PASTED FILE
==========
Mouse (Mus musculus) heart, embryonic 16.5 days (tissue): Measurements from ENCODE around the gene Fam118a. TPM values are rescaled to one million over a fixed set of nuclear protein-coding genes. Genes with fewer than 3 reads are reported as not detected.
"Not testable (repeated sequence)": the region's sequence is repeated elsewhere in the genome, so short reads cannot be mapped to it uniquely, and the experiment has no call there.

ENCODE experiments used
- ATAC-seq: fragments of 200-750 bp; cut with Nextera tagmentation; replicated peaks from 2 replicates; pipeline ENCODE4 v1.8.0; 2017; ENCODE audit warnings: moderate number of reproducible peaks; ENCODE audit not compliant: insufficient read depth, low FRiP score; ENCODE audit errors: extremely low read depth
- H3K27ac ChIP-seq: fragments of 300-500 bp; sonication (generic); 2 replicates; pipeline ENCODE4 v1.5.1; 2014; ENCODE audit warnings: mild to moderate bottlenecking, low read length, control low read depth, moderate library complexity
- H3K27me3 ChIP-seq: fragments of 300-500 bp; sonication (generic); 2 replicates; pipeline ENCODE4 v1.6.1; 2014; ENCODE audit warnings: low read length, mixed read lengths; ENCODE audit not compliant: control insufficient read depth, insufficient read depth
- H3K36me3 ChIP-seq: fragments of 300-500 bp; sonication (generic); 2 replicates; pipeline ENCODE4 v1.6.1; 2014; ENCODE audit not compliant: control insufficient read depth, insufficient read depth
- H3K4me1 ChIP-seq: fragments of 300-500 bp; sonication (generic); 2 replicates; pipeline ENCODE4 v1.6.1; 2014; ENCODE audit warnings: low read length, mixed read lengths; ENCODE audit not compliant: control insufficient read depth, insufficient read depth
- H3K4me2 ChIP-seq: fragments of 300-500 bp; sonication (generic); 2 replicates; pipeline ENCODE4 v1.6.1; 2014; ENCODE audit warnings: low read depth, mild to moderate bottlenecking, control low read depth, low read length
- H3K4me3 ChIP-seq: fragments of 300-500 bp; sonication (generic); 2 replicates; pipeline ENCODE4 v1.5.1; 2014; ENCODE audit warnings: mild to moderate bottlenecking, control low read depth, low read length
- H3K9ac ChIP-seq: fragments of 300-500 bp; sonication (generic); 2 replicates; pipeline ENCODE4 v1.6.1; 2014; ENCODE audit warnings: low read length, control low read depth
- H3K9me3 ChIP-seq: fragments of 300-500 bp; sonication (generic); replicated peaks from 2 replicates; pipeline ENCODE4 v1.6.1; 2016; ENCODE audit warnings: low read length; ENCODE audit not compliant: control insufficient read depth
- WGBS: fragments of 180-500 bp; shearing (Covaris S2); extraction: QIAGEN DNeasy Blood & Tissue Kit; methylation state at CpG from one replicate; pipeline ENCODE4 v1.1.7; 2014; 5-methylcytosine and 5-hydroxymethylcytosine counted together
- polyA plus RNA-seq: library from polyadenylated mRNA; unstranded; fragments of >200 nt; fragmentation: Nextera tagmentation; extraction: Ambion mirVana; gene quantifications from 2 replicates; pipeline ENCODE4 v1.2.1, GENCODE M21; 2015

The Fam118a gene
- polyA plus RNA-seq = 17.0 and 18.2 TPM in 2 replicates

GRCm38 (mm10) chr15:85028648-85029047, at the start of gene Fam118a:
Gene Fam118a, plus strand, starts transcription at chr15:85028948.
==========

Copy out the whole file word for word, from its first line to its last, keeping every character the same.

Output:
Mouse (Mus musculus) heart, embryonic 16.5 days (tissue): Measurements from ENCODE around the gene Fam118a. TPM values are rescaled to one million over a fixed set of nuclear protein-coding genes. Genes with fewer than 3 reads are reported as not detected.
"Not testable (repeated sequence)": the region's sequence is repeated elsewhere in the genome, so short reads cannot be mapped to it uniquely, and the experiment has no call there.

ENCODE experiments used
- ATAC-seq: fragments of 200-750 bp; cut with Nextera tagmentation; replicated peaks from 2 replicates; pipeline ENCODE4 v1.8.0; 2017; ENCODE audit warnings: moderate number of reproducible peaks; ENCODE audit not compliant: insufficient read depth, low FRiP score; ENCODE audit errors: extremely low read depth
- H3K27ac ChIP-seq: fragments of 300-500 bp; sonication (generic); 2 replicates; pipeline ENCODE4 v1.5.1; 2014; ENCODE audit warnings: mild to moderate bottlenecking, low read length, control low read depth, moderate library complexity
- H3K27me3 ChIP-seq: fragments of 300-500 bp; sonication (generic); 2 replicates; pipeline ENCODE4 v1.6.1; 2014; ENCODE audit warnings: low read length, mixed read lengths; ENCODE audit not compliant: control insufficient read depth, insufficient read depth
- H3K36me3 ChIP-seq: fragments of 300-500 bp; sonication (generic); 2 replicates; pipeline ENCODE4 v1.6.1; 2014; ENCODE audit not compliant: control insufficient read depth, insufficient read depth
- H3K4me1 ChIP-seq: fragments of 300-500 bp; sonication (generic); 2 replicates; pipeline ENCODE4 v1.6.1; 2014; ENCODE audit warnings: low read length, mixed read lengths; ENCODE audit not compliant: control insufficient read depth, insufficient read depth
- H3K4me2 ChIP-seq: fragments of 300-500 bp; sonication (generic); 2 replicates; pipeline ENCODE4 v1.6.1; 2014; ENCODE audit warnings: low read depth, mild to moderate bottlenecking, control low read depth, low read length
- H3K4me3 ChIP-seq: fragments of 300-500 bp; sonication (generic); 2 replicates; pipeline ENCODE4 v1.5.1; 2014; ENCODE audit warnings: mild to moderate bottlenecking, control low read depth, low read length
- H3K9ac ChIP-seq: fragments of 300-500 bp; sonication (generic); 2 replicates; pipeline ENCODE4 v1.6.1; 2014; ENCODE audit warnings: low read length, control low read depth
- H3K9me3 ChIP-seq: fragments of 300-500 bp; sonication (generic); replicated peaks from 2 replicates; pipeline ENCODE4 v1.6.1; 2016; ENCODE audit warnings: low read length; ENCODE audit not compliant: control insufficient read depth
- WGBS: fragments of 180-500 bp; shearing (Covaris S2); extraction: QIAGEN DNeasy Blood & Tissue Kit; methylation state at CpG from one replicate; pipeline ENCODE4 v1.1.7; 2014; 5-methylcytosine and 5-hydroxymethylcytosine counted together
- polyA plus RNA-seq: library from polyadenylated mRNA; unstranded; fragments of >200 nt; fragmentation: Nextera tagmentation; extraction: Ambion mirVana; gene quantifications from 2 replicates; pipeline ENCODE4 v1.2.1, GENCODE M21; 2015

The Fam118a gene
- polyA plus RNA-seq = 17.0 and 18.2 TPM in 2 replicates

GRCm38 (mm10) chr15:85028648-85029047, at the start of gene Fam118a:
Gene Fam118a, plus strand, starts transcription at chr15:85028948.